Moore’s law says that computer power doubles for the same cost about every two years, implying rapidly falling cost, increased power and proliferation. If this continues, the equivalent price of a $600 iPhone would be $18.75 in 2020, $0.59 in 2030 and overall power or cost improving 1,000,000 times by 2050. How should we account for this possible scenario in our investment strategies and plan for potential impact? What products and services have good present potential but could be enormous if Moore’s law continues?
Intel (Nasdaq: INTC) Co-Founder, Gordon Moore, wrote an article for Electronics magazine in April 1965, describing his thesis that the number of transistors that can be placed on a chip will roughly double every two years – meaning that computing power also doubles. He saw that this could lead to some revolutionary advancements:
Integrated circuits will lead to such wonders as home computers - or at least terminals connected to a central computer, automatic controls for automobiles, and personal portable communications equipment.
- Gordon Moore, Electronics magazine, April 1965
It is an amazing vision. He was still with Fairchild Semiconductor and Intel would not be founded for another three years. I am sure it seemed preposterous. Even Electronics magazine poked fun at him, placing this cartoon appeared in the original article.
I recently wrote an article, “Mobile Apps: The Wave of the Past,” which generated some good discussion about how mobile computing capabilities might be expected to progress. It reminded me of the importance of looking at the technology on the horizon – an important lesson that I learned in a consulting job interview during business school. The interviewer asked me an open ended question about the future of the PC and how that might impact a particular company. I described at length, what was happening at present. When I was finished, he paused, waited and said, “You need to look at technology in terms of what is coming, not just what is.” I didn’t get the job, but learned a powerful lesson. While technology present is important, you also need to look ahead. Easier said than done.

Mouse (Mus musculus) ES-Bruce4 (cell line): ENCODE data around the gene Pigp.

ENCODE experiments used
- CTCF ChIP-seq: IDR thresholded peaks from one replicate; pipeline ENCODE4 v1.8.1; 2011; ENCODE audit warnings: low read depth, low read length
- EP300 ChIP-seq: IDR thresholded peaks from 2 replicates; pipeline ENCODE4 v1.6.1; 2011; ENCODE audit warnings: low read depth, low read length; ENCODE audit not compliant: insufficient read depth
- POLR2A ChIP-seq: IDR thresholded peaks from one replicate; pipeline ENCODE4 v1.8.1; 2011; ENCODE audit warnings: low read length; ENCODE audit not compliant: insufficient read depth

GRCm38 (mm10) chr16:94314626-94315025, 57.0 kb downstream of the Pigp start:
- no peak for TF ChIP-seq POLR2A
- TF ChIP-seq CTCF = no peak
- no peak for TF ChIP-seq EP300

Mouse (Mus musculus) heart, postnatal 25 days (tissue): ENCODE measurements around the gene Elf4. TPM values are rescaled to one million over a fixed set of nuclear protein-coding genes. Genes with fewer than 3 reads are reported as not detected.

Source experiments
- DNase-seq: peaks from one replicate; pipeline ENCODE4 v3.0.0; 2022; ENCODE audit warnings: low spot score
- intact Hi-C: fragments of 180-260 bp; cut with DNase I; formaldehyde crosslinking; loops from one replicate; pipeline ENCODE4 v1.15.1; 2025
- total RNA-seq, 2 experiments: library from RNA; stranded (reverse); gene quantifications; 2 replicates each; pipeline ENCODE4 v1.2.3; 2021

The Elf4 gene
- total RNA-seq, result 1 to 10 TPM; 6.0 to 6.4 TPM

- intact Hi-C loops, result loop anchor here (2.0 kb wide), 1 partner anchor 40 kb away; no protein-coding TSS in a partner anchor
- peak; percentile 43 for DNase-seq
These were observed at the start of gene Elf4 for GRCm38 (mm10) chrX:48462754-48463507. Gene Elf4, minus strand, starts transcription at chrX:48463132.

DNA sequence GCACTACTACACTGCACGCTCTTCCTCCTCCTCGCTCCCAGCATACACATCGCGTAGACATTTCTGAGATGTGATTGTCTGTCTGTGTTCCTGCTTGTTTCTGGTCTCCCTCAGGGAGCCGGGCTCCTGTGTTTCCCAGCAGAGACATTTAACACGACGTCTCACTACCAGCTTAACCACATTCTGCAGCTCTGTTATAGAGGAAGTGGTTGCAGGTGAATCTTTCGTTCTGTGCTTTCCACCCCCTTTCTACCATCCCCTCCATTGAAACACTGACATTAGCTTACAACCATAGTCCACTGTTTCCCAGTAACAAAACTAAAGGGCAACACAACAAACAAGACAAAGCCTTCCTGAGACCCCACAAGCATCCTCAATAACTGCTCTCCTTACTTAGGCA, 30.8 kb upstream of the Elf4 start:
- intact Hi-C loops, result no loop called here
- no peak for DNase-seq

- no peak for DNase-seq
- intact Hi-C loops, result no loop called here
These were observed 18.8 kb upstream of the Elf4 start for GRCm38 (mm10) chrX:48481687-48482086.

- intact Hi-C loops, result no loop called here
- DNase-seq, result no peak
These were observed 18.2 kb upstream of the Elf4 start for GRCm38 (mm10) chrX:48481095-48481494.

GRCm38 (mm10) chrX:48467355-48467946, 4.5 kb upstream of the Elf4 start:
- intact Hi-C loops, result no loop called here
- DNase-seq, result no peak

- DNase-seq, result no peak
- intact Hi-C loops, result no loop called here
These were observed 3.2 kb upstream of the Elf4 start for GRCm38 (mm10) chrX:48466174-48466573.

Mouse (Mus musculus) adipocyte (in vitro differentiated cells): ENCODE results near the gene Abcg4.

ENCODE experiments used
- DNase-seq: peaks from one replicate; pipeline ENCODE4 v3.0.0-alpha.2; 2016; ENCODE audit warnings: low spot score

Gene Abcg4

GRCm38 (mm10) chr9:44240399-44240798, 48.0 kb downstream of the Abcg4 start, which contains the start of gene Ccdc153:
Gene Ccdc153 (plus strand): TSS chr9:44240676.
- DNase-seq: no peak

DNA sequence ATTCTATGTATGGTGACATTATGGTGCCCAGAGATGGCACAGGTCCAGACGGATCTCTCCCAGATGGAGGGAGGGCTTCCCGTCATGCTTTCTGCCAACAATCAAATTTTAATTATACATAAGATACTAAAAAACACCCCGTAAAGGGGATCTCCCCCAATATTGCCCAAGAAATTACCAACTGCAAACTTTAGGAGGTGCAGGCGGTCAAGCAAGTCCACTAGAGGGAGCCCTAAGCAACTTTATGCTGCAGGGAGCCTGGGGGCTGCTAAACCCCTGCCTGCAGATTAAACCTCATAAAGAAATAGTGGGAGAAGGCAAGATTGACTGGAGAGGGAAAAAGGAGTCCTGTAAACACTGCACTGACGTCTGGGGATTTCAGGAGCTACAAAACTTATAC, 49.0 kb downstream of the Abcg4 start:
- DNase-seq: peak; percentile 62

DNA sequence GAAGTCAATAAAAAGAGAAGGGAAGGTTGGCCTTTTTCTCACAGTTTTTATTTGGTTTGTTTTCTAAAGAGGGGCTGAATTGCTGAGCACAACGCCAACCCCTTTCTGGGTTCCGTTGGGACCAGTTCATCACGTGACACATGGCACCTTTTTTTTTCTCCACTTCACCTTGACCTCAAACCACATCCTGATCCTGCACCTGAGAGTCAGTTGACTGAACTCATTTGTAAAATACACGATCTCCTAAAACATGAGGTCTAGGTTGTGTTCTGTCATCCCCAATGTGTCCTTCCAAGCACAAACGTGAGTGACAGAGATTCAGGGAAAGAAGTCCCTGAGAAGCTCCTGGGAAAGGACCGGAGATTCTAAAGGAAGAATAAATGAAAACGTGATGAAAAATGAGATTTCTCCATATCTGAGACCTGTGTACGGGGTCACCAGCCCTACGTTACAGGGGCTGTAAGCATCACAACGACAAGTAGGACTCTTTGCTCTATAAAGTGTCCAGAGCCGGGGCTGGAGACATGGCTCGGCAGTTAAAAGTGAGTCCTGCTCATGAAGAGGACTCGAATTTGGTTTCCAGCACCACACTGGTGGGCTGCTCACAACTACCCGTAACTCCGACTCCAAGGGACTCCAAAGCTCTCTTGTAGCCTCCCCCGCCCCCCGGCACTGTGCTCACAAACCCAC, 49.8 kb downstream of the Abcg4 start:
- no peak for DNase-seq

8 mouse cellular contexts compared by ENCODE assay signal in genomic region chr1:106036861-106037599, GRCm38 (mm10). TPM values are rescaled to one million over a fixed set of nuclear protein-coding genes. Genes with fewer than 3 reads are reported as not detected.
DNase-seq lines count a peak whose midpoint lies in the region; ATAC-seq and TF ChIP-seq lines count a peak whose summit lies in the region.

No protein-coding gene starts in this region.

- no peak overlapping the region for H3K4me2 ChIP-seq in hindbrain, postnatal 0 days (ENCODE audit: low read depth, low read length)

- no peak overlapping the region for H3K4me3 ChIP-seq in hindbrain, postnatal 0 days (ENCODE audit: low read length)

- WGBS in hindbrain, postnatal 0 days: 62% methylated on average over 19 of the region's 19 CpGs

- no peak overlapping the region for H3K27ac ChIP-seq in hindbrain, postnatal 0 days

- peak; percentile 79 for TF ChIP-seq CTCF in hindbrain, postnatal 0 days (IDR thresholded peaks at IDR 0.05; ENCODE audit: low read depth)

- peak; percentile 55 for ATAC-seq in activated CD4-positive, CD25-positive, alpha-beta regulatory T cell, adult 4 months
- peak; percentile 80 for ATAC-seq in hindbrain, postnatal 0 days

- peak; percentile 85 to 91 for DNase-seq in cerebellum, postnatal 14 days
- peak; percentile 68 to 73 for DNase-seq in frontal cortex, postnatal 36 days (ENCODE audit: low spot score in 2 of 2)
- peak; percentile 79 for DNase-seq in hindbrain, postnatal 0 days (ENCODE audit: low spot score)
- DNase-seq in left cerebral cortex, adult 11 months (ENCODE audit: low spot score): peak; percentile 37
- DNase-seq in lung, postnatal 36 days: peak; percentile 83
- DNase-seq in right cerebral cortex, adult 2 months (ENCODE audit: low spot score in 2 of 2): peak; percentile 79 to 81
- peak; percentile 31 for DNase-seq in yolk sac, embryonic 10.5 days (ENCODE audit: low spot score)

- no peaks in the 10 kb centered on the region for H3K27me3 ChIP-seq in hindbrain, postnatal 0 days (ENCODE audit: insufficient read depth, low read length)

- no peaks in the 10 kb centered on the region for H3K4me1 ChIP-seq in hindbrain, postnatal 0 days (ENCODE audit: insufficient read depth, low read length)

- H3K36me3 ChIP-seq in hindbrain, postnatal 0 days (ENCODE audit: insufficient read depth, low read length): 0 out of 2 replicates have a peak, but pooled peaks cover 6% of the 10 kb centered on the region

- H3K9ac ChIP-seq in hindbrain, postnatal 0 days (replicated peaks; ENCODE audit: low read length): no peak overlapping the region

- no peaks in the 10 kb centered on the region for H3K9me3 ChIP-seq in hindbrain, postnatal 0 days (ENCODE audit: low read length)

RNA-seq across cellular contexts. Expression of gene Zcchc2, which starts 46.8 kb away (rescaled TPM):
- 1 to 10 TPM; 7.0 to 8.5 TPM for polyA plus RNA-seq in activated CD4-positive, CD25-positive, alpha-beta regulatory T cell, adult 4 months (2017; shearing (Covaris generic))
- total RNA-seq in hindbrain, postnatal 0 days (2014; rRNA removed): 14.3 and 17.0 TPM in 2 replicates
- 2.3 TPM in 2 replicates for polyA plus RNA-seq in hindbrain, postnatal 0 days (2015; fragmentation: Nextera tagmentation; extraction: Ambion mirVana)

Just five years ago, how many people predicted that Apple (Nasdaq: APPL) would be poised to become the world’s most valuable company by producing an affordable, powerful, connected pocket computing device? Looking back the signs were there. Twenty years ago Apple made the Newton, ten years ago we had Blackberry’s and Pocket PCs, and the first iPod in 2001. Just put these things together and extrapolate.
It’s just not that easy. In 1943, Thomas Watson, chairman of IBM and no slouch in terms of technology vision, was famously reported to have said, “I think there is a world market for maybe five computers.” His thinking was somewhat logical. In 1943 there just was not that much computing going on, so five computers ought to satisfy the market. (You can find many other similar quotes here.) Obviously, one missing piece here was that the availability of computing power would create demand and falling prices would cause that demand to continue to grow.
Intel has been able to keep up with the pace predicted by Moore the past forty years. What if this pace continues for the next forty years?
The table below shows the projected relative computing power if Moore’s Law continues at its current pace:
If this technological progress continues for another forty years, computing hardware in 2050 will be more than one million times more powerful than today. And that’s building on a base that already seems amazingly advanced.
To put this in perspective, if someone in gave you a penny in 1970 and its value doubled every two years like Moore’s Law, today you’d have over $10,000 - a nice return, but not life changing money. If you could give that $10,000 to your children and it kept doubling in value every two years, in forty years (2050) it would be worth more than $10 billion. Now we’re talking real money.
From the computing power standpoint, we are sitting here marveling at the change that the first $10,000 has brought. What happens over the next forty years when it turns into $10 billion? My point here is not to launch into my own futurist vision, but to suggest that as an investor or executive you need to think about how business and products might change based on massively falling cost and increased computing power. One way to approach the problem is by formulating questions based on this scenario.